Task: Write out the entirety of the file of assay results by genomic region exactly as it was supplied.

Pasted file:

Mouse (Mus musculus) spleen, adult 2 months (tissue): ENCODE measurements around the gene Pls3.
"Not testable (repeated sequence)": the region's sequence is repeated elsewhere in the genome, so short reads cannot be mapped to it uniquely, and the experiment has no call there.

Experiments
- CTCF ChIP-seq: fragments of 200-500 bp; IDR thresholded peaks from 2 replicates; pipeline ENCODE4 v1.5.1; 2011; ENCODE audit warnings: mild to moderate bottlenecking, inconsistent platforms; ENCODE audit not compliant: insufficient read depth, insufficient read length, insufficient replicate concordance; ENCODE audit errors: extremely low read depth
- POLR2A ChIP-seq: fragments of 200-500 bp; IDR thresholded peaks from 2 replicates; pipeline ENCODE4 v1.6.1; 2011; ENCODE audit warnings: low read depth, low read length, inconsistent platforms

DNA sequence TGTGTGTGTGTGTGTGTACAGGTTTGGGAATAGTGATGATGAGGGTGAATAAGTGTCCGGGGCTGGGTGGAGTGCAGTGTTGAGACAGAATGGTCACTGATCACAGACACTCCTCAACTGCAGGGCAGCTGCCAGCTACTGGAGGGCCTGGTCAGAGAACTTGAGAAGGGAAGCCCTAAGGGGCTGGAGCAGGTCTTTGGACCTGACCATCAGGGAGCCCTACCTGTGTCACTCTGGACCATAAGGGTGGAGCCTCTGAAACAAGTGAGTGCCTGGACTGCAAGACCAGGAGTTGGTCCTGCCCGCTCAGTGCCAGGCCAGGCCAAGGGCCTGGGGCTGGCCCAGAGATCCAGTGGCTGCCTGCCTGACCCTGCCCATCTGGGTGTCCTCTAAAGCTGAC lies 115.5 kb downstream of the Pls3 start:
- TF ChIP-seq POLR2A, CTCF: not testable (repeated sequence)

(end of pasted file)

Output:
Mouse (Mus musculus) spleen, adult 2 months (tissue): ENCODE measurements around the gene Pls3.
"Not testable (repeated sequence)": the region's sequence is repeated elsewhere in the genome, so short reads cannot be mapped to it uniquely, and the experiment has no call there.

Experiments
- CTCF ChIP-seq: fragments of 200-500 bp; IDR thresholded peaks from 2 replicates; pipeline ENCODE4 v1.5.1; 2011; ENCODE audit warnings: mild to moderate bottlenecking, inconsistent platforms; ENCODE audit not compliant: insufficient read depth, insufficient read length, insufficient replicate concordance; ENCODE audit errors: extremely low read depth
- POLR2A ChIP-seq: fragments of 200-500 bp; IDR thresholded peaks from 2 replicates; pipeline ENCODE4 v1.6.1; 2011; ENCODE audit warnings: low read depth, low read length, inconsistent platforms

DNA sequence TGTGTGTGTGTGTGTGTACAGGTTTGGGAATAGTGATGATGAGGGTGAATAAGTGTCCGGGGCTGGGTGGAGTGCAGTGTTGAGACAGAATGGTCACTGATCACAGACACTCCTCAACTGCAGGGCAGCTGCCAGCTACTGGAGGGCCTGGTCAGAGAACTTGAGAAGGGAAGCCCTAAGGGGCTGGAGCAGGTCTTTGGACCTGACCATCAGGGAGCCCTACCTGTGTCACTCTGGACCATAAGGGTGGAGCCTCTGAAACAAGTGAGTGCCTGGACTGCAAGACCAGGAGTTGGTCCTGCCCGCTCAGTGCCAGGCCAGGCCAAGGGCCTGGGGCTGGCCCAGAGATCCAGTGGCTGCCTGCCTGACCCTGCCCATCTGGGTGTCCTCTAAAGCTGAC lies 115.5 kb downstream of the Pls3 start:
- TF ChIP-seq POLR2A, CTCF: not testable (repeated sequence)